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Novel set in small town USA

24th March 2018

Tall Oaks by Chris Whitaker, novel set in small town USA.

Winner of the CWA John Creasey New Blood Dagger Award

Novel set in small town USA

Whitaker’s debut novel has been compared to David Lynch’s “Twin Peaks” and there are obvious similarities – both are set in small town America and populated by a host of rather odd characters, who have sinister secrets they are keen to protect. But Tall Oaks lacks the positive elements of David Lynch’s masterpiece – who could forget the wholesome Agent Cooper and his eulogies over real coffee and wonderful cherry pie? Tall Oaks is definitely set in today’s world with its broken families, absent fathers and child abuse often lurking beneath the civilised veneer of wealth. Whitaker undoubtedly brings to life the small-town elements – the claustrophobia and gossip – with money and power serving to encourage people to hide their flaws rather than to seek help.

The novel opens with a chilling chapter where the detective Jim (alas no Agent Cooper) listens to a recording of Jess describing how her three-year-old son, Harry, was abducted from under her nose by someone dressed in a clown suit. A search is immediately instigated and all the residents of the small town get involved, but it becomes quickly apparent that there are no clues. Jess’s desperation grows as time passes and she turns to self-destructive behaviour and to obsessive haunting of her ex-husband while poor Jim rather fruitlessly ploughs through his interminable list of suspects, for almost anyone in this town could be the culprit. Everyone is hiding something and behaving suspiciously. It could be socially dysfunctional oddball, Jerry, who has a desperate secret that only his mother knows, or relative newcomer, Jared, a charmer who has moved from town to town leaving a trail of broken hearts in his wake and who has become alienated from his parents because of some unspecified foul deed in his past. And then again, what on earth are Henrietta and Roger (Jess’s aunt and uncle) hiding and could they be involved in the abduction?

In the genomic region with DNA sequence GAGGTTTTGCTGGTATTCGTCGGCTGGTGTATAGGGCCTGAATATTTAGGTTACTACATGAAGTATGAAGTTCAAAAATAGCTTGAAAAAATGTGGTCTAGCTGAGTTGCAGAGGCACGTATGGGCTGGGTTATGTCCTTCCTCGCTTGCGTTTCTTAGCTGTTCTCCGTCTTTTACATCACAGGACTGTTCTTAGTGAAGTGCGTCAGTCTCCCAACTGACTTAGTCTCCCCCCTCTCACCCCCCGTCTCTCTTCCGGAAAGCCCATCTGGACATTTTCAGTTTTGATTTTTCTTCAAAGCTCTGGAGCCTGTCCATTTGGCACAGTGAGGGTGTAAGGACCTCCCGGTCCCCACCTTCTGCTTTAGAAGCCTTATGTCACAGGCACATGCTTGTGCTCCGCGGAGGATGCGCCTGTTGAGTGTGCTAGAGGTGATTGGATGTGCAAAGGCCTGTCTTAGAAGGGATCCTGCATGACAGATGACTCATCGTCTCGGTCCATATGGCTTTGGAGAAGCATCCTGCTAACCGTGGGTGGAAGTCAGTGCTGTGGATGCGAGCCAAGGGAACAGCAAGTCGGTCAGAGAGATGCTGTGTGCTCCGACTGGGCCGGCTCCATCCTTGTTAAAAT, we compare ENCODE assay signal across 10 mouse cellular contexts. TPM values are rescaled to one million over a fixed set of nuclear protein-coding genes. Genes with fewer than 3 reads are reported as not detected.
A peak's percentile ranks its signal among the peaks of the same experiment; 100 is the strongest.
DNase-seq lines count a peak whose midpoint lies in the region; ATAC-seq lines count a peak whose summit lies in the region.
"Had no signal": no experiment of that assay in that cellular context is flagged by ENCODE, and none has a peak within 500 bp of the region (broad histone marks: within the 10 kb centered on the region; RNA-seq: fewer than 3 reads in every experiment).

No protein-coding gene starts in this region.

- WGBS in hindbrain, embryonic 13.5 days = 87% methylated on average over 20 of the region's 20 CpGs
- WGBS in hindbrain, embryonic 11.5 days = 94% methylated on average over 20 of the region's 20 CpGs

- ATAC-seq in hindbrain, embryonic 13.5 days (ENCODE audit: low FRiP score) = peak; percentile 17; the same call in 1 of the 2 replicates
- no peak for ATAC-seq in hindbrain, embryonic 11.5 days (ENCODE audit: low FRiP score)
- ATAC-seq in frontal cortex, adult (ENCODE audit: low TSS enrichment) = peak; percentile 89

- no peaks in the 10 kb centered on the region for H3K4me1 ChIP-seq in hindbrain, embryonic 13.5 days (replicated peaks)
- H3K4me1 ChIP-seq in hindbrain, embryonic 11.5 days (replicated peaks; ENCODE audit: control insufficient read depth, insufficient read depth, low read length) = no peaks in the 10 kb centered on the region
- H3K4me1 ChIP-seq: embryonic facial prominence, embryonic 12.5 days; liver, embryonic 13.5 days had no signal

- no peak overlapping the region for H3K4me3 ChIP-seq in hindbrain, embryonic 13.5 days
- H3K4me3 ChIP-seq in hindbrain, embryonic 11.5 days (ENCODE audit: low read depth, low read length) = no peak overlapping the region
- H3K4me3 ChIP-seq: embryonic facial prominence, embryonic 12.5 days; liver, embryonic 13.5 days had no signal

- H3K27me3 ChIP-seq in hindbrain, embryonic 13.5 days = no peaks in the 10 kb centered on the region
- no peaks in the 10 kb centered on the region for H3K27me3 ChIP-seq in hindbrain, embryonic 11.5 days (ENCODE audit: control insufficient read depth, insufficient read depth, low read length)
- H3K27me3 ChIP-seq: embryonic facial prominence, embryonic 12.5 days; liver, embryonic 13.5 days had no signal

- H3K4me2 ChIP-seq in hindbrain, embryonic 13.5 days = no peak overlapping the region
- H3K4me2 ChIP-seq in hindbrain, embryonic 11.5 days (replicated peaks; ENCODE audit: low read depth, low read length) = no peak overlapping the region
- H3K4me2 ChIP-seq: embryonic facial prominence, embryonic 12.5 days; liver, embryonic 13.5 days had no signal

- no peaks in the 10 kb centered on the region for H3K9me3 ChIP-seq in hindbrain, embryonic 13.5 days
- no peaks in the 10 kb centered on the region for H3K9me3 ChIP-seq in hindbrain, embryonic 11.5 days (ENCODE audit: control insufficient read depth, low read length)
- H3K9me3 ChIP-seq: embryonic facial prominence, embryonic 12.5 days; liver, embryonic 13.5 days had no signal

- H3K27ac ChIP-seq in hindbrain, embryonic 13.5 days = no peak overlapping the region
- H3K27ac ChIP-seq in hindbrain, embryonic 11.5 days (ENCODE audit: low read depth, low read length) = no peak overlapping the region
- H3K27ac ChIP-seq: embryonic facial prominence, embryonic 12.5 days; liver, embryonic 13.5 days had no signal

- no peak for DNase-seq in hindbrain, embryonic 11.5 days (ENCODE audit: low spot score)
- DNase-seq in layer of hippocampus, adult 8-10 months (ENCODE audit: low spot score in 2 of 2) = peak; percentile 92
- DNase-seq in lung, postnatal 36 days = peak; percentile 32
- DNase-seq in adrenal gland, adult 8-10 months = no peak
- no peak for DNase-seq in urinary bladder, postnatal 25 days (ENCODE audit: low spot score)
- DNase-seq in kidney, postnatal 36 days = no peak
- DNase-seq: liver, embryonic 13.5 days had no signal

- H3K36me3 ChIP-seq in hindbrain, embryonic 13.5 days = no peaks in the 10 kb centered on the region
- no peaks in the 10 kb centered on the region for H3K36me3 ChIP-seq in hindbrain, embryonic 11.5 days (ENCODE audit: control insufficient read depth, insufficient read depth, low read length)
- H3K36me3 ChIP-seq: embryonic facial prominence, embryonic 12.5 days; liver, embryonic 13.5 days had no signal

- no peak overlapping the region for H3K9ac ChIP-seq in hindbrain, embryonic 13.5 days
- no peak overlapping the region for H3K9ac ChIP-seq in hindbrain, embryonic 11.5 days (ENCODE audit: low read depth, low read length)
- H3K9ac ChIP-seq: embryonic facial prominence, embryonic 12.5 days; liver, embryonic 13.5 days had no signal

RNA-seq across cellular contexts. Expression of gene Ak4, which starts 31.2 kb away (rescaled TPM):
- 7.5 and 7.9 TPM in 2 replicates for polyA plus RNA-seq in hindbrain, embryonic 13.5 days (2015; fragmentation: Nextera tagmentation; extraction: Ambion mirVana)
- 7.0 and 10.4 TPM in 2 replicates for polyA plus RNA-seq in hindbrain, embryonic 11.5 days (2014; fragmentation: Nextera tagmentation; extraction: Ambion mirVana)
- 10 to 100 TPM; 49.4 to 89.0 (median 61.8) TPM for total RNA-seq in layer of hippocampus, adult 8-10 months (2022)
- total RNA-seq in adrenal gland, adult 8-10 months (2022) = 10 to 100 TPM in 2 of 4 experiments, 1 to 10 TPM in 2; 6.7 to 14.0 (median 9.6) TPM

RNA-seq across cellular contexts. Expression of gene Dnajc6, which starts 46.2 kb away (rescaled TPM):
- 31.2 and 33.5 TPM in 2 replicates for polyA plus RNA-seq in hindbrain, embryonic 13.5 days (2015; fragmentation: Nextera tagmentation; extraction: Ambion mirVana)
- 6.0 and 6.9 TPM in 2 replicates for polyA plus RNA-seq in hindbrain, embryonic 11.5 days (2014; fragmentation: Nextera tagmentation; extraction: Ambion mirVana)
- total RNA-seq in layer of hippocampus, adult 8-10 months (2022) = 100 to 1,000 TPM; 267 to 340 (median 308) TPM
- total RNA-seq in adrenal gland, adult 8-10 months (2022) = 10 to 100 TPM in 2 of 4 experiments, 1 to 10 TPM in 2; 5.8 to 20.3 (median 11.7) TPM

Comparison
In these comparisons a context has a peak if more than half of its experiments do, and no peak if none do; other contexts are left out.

The plot does take a while to get underway (page 83 in fact) – there’s a lot of preamble as we are introduced to one set of characters after another, but, to compensate, the ending is clever – a real twist – and certainly not something I had anticipated and the painful final revelation is sensitively handled.

Where Tall Oaks comes into its own, though, is in the characterisation. There are some fascinating albeit often disturbing creations here. Photomax assistant, Jerry, is a sensitive portrayal of what social isolation, parental cruelty and years of bullying can do to an individual but my favourite, by far, is Manny. Manny’s father is long gone and, struggling to find a male identity, he has turned to gangsterism and to attempting to run a protection racket. Although they don’t always sit comfortably with the more tragic elements of the story, some of the scenes where Manny, with his best friend Abe, are in action are brilliantly funny, leaving the reader ultimately with the feeling that Whitaker’s real talent might well lie in comedy.

Ellen for the TripFiction Team

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